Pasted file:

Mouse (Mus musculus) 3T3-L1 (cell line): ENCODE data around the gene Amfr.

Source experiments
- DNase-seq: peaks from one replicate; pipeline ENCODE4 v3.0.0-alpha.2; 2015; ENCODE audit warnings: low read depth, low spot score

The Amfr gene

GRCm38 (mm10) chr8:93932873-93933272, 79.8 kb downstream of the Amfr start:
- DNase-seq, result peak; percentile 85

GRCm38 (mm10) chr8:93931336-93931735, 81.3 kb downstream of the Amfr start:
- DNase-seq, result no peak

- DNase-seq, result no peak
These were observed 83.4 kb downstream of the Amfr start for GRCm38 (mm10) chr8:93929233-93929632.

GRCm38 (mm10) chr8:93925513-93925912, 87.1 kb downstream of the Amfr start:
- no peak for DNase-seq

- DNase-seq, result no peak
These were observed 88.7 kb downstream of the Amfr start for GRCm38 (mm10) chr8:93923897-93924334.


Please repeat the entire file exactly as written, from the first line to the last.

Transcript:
Mouse (Mus musculus) 3T3-L1 (cell line): ENCODE data around the gene Amfr.

Source experiments
- DNase-seq: peaks from one replicate; pipeline ENCODE4 v3.0.0-alpha.2; 2015; ENCODE audit warnings: low read depth, low spot score

The Amfr gene

GRCm38 (mm10) chr8:93932873-93933272, 79.8 kb downstream of the Amfr start:
- DNase-seq, result peak; percentile 85

GRCm38 (mm10) chr8:93931336-93931735, 81.3 kb downstream of the Amfr start:
- DNase-seq, result no peak

- DNase-seq, result no peak
These were observed 83.4 kb downstream of the Amfr start for GRCm38 (mm10) chr8:93929233-93929632.

GRCm38 (mm10) chr8:93925513-93925912, 87.1 kb downstream of the Amfr start:
- no peak for DNase-seq

- DNase-seq, result no peak
These were observed 88.7 kb downstream of the Amfr start for GRCm38 (mm10) chr8:93923897-93924334.